Office of Institutional Effectiveness
University of Wisconsin-Parkside Worksheet for Program-Level Assessment Planning
1. List the learning goals of the program
- Learning goals are what students are expected to know or do by the time they graduate: knowledge, skills, and abilities that a student should attain by completing the degree program.
- Most programs will have approximately 3 to 5 learning goals identified for their graduates.
2. List the learning outcomes of the program
- Learning outcomes are the expected accomplishments of graduates (critical thinking, social and personal responsibility, analytic skills, etc.).
Most programs will have approximately 3 to 5 outcomes identified for their graduates.
3. Show how the program's learning goals are aligned with the UW-P university-wide learning goals.
- The program-level learning goals should be inclusive of the three University-Wide Learning Goals: Communication, Reasoned Judgment, and Social and Personal Responsibility.
4. Provide a curriculum map for the program that shows how the program will achieve the learning goals through student course work in the specified courses in the major. Provide the courses where students will be introduced to the goal, where it will be reinforced, and where the student is supposed to achieve mastery of the goal.
- A curriculum map is a way to show how program learning goals are developed across the entire curriculum.
- The curriculum map lists the program outcomes across the top of table and the required courses (in the order in which they are generally taken) down the left hand side of the table.
- The faculty examines each goal in the context of each course to determine if the course addresses the goal in a meaningful way. There are three ways a course might be related to an outcome:
Introduce (I): Students first learn about key ideas, concepts or skills related to the outcome.
Develop (D): Students gain additional information related to the outcome. They may start to synthesize key ideas or skills and are expected to demonstrate their knowledge or ability at increasingly proficient levels.
Master (M): Students are expected to be able to demonstrate their ability to perform the outcome with a reasonably high level of independence and sophistication.
- In building your map (see Appendix 1), place an I, D, or M in the table cell for each course that meaningfully addresses an outcome in one of those ways.
5. Provide the course syllabi, including the course objectives, for the courses listed on the curriculum map which are intended to demonstrate how the program is achieving its learning goals.
- The syllabus should mention the relevant learning goals either in the course description somewhere at the beginning of the syllabus.
6. List and briefly describe the measures that will be used to assess each learning goal.
- Measures might include surveys, exit and other interviews, local or standardized exams, focus groups, portfolios, simulations, behavioral observations, etc.
- A single measure may be used to assess multiple outcomes.
- Ideally, provide at least one indirect measure and one direct measure For each learning goal.
- Indirect measures include surveys, interviews, or other means to determine perceived success in achieving outcomes. Direct measures involve direct examination or observation of student knowledge or skills. Thus, student responses to a survey question about the writing instruction they received are an indirect measure of an effective writing learning outcome, while portfolios of student writing are a direct measure.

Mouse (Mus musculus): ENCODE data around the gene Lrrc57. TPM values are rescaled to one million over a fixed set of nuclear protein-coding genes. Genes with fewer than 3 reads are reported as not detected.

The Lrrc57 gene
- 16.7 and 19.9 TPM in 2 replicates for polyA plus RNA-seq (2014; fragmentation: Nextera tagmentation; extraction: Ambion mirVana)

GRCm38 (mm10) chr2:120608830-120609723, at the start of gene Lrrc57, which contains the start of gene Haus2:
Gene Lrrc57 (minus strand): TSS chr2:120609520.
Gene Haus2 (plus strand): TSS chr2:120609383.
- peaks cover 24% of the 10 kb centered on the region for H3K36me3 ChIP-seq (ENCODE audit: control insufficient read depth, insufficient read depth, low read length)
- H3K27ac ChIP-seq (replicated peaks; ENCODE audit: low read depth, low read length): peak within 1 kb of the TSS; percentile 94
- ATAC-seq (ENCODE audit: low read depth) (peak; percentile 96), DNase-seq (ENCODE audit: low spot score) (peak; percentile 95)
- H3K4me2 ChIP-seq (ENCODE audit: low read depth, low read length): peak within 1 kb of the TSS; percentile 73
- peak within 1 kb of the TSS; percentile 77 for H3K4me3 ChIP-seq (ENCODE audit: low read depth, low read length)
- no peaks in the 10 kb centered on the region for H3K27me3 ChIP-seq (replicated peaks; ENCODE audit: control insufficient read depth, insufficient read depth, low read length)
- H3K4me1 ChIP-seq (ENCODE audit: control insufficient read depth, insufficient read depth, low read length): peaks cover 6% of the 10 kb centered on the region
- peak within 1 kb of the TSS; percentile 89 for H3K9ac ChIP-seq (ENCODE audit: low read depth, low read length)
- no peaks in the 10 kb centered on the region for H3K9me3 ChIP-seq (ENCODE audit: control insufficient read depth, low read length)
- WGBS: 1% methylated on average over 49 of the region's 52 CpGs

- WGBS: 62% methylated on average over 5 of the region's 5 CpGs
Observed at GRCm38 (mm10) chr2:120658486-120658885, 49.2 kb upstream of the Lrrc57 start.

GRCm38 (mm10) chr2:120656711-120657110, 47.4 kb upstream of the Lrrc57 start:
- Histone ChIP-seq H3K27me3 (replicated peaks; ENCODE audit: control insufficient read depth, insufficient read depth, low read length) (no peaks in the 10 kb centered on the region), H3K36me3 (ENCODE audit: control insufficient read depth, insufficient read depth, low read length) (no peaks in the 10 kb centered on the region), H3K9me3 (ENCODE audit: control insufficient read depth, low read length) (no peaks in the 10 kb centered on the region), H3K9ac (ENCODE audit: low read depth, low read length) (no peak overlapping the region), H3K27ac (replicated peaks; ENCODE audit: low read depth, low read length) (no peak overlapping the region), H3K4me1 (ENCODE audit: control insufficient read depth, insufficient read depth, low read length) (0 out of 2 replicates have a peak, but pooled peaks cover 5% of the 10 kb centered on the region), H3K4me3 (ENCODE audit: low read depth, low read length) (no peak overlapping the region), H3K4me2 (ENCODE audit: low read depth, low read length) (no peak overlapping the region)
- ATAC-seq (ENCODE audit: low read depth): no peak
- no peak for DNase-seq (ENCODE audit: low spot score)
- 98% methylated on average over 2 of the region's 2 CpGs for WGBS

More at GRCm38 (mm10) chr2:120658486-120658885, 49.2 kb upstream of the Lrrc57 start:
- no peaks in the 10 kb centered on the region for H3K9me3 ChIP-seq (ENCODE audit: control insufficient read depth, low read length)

7. Describe the process by which findings will be derived from the measures and how they will be analyzed to determine what improvements should be made to better meet outcomes and learning goals.
- The process should clarify who engages in what sort of analysis of the information generated by the assessment measures.
- Broad inclusion of program faculty should be confirmed for all degree programs and, where appropriate, for academic and student support programs.
- The process should confirm that the appropriate faculty, staff, and students are fully involved in this process and notified of its recommendations.
- The process should ensure that faculty conversations on the extent to which students are successful in achieving the learning goals are based on findings derived from the measures that were selected to assess the learning goals and outcomes for the program.
8. Identify a timetable for assessment.
- The timetable should follow a cycle that will probably be 3, 4, or 5 years. When possible/helpful, the cycle should correspond to assessment requirements of accreditations and licensures associated with the program.
- Assessment activity should be specified for each year of the cycle.
- Every goal should be assessed within the cycle, but every goal does not need to be assessed each year.
9. Briefly explain how the program's assessment plan supports and interacts with
accreditation and licensure requirements (if applicable).
10. Describe how the objectives and learning goals of the program are
communicated to students and others.
11. Review the checklist
to ensure you have completed each of the elements of program-level assessment planning.
Click here to view this form as a PDF.
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